Background: The Victorian Audit of Surgical Mortality (VASM) seeks to peer review all deaths associated with surgical care in Victoria, Australia. The effectiveness of the VASM as an educational and quality improvement tool is dependent on the accuracy of source data it receives. We aimed to examine the accuracy and quality of source data provided by the treating surgeon for peer review, and the inter-rater concordance level between the external validator findings and the treating surgeon. Methods: Of the 629 cases that completed the VASM audit second-line peer review process over a 4-year period (from 1 July 2012 to 30 June 2016), a total of 32 (5%) were randomly selected for the external validation process. The blinded external validator was impartial to the VASM audit, and was provided only de-identified patient medical records. The analysis for the checked and validated data points and their concordance was determined using Gwet's agreement coefficient, which provides a stable inter-rater reliability coefficient not affected by prevalence and marginal probability. Results: The inter-rater concordance analysis suggested that there is a high level of agreement (82.9% overall) between the treating surgeon and external validator. The use of thromboembolism deterrent stockings was the only variable where agreement was poor (52.4%) with a Gwet score of 0.10 (−0.40 to 0.60). Conclusion: The inter-rater concordance analysis results support the validity of the VASM process, which is dependent on the accuracy of data submitted by the treating surgeon.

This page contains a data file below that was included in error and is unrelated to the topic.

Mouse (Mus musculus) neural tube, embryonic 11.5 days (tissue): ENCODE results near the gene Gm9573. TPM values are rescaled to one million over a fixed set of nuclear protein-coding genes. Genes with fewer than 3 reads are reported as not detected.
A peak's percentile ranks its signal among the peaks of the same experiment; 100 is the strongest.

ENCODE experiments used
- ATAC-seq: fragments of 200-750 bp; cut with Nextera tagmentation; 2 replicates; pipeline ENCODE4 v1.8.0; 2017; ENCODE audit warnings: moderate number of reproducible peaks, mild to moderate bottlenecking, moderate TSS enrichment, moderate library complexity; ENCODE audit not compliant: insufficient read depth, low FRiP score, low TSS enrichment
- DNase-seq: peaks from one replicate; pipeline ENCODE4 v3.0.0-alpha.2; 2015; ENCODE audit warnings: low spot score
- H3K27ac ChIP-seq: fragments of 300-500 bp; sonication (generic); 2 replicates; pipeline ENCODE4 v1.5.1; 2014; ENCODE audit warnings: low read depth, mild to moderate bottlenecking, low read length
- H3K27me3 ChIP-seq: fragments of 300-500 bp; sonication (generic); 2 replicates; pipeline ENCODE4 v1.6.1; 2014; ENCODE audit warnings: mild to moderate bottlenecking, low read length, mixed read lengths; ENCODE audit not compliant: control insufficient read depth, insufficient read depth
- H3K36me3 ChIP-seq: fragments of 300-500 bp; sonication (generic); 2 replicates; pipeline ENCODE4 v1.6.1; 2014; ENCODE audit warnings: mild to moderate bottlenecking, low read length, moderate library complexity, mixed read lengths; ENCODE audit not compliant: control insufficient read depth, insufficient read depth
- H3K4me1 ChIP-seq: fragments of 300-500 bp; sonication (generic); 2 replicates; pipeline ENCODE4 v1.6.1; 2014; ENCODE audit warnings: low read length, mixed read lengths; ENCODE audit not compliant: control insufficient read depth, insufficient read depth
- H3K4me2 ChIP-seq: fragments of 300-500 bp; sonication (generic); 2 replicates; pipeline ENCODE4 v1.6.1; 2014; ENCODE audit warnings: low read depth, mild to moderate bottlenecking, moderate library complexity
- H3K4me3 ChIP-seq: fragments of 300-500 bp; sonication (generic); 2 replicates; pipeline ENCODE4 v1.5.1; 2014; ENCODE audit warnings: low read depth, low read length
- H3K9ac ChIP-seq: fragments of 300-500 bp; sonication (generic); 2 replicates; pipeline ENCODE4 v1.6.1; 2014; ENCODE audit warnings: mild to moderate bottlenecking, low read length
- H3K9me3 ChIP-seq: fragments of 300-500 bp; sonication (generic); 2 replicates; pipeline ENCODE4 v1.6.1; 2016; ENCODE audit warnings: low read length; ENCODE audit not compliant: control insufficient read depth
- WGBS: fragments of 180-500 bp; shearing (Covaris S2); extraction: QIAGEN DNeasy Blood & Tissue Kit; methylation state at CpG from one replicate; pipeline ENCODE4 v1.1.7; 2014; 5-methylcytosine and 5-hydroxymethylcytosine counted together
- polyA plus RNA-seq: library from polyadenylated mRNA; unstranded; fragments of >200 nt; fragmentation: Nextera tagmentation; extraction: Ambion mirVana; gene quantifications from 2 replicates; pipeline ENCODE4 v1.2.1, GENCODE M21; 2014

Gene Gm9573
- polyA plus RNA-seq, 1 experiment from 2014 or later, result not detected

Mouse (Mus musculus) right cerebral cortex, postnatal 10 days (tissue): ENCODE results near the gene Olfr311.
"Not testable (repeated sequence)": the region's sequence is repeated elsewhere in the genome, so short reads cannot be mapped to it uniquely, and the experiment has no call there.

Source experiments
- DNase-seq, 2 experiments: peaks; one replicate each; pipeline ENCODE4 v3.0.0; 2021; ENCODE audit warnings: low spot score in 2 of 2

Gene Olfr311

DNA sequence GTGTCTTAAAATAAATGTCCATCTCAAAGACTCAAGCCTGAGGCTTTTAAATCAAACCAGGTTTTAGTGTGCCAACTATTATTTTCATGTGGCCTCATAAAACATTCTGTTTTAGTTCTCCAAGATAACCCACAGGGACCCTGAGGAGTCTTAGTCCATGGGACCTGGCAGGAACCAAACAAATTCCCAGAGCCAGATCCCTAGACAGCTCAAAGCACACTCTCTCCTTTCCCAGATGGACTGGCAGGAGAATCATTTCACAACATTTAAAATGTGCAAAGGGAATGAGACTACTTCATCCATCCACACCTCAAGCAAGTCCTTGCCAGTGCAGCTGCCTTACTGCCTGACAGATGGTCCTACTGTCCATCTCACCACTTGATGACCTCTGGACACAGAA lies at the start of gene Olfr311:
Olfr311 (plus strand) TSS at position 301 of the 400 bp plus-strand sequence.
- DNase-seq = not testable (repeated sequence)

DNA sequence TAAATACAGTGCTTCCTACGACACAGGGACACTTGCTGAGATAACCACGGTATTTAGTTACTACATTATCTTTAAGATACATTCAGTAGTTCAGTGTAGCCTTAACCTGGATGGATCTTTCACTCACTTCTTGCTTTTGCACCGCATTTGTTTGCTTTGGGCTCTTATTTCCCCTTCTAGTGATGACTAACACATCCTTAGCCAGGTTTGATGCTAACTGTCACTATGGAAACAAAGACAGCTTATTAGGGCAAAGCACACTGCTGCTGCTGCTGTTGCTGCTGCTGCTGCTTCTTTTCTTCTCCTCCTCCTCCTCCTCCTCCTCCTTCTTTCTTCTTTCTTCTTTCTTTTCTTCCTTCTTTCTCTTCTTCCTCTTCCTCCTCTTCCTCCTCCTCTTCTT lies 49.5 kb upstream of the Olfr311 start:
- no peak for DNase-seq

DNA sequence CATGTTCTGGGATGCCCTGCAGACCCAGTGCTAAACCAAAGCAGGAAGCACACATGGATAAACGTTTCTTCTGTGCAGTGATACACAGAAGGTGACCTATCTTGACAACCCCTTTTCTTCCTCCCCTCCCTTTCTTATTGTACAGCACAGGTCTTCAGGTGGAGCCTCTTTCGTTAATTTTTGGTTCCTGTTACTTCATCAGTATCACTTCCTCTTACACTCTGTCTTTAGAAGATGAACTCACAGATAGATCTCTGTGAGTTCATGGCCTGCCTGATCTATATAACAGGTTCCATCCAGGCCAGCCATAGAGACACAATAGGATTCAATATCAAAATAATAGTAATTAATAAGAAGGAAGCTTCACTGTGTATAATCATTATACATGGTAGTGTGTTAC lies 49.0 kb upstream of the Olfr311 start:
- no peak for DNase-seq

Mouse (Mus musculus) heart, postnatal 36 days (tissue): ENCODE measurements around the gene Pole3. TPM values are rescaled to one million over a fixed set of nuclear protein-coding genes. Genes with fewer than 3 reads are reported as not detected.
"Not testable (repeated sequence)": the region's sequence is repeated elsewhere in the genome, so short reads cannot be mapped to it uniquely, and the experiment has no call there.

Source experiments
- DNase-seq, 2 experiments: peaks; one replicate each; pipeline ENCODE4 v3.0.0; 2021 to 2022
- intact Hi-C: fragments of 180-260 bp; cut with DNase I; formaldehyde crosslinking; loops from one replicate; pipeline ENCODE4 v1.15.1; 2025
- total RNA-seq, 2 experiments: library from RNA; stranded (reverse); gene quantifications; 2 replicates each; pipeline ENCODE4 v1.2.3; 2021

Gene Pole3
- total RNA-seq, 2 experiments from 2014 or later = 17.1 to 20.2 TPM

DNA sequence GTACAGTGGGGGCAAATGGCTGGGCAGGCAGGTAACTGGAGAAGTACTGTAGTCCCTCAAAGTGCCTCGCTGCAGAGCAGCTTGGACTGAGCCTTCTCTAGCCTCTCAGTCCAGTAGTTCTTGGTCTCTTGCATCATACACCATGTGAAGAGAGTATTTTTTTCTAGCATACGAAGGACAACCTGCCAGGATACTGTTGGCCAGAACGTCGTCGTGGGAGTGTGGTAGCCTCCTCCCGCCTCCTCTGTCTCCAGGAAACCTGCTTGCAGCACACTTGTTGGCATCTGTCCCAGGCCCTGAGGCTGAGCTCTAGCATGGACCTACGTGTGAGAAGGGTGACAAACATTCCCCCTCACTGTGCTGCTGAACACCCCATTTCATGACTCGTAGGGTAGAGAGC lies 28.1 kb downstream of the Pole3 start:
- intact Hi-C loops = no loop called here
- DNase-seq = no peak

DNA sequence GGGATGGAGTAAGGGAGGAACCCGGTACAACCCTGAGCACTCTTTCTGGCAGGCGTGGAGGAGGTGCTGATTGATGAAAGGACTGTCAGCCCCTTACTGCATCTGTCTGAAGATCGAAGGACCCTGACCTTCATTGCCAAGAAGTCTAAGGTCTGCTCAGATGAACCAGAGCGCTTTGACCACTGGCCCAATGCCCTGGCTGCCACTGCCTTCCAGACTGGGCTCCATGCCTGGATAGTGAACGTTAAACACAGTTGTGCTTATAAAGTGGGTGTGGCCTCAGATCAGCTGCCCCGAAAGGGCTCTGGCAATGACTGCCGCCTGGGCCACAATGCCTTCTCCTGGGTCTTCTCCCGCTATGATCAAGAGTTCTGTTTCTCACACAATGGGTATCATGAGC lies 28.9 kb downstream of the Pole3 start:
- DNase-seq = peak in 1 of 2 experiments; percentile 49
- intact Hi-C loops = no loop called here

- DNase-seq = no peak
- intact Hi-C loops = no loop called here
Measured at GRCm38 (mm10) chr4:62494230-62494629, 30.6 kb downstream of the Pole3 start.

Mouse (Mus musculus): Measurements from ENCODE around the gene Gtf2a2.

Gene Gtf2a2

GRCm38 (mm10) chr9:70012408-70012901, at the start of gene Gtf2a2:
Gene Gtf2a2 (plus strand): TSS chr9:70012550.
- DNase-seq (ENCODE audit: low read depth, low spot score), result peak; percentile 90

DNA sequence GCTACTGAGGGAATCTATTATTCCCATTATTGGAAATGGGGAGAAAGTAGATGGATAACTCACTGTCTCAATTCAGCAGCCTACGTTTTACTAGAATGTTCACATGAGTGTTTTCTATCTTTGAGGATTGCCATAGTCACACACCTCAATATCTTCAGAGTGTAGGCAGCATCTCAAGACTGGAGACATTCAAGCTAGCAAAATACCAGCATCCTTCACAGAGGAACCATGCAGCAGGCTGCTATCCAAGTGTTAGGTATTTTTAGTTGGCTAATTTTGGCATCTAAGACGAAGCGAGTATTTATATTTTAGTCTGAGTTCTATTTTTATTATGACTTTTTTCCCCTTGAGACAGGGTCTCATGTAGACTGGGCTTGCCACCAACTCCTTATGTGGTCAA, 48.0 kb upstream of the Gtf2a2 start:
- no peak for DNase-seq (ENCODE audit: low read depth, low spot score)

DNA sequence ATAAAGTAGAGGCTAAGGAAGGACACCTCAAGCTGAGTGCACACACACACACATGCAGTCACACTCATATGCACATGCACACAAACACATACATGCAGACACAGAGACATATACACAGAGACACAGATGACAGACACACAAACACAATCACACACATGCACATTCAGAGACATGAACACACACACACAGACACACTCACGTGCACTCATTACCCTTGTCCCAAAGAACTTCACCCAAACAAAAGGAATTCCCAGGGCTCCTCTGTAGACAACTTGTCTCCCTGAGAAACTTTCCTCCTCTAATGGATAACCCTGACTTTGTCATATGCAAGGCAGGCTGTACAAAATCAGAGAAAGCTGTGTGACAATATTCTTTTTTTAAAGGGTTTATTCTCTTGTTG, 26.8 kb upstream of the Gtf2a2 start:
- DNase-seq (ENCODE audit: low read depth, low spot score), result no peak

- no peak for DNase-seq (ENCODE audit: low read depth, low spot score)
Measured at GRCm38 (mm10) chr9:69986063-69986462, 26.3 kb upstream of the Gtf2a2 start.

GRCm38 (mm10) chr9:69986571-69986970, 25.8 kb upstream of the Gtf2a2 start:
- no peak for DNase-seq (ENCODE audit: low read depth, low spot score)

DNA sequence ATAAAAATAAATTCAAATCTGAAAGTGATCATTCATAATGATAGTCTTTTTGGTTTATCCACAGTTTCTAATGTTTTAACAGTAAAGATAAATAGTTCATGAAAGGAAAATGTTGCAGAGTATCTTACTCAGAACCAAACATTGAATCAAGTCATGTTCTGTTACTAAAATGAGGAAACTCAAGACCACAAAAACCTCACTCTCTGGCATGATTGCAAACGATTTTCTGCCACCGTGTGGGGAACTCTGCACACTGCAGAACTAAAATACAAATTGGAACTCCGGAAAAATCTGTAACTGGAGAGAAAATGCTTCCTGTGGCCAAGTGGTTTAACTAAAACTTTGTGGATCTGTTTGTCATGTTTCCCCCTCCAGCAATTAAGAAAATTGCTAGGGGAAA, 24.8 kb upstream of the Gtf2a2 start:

- clinical audit
- healthcare quality assurance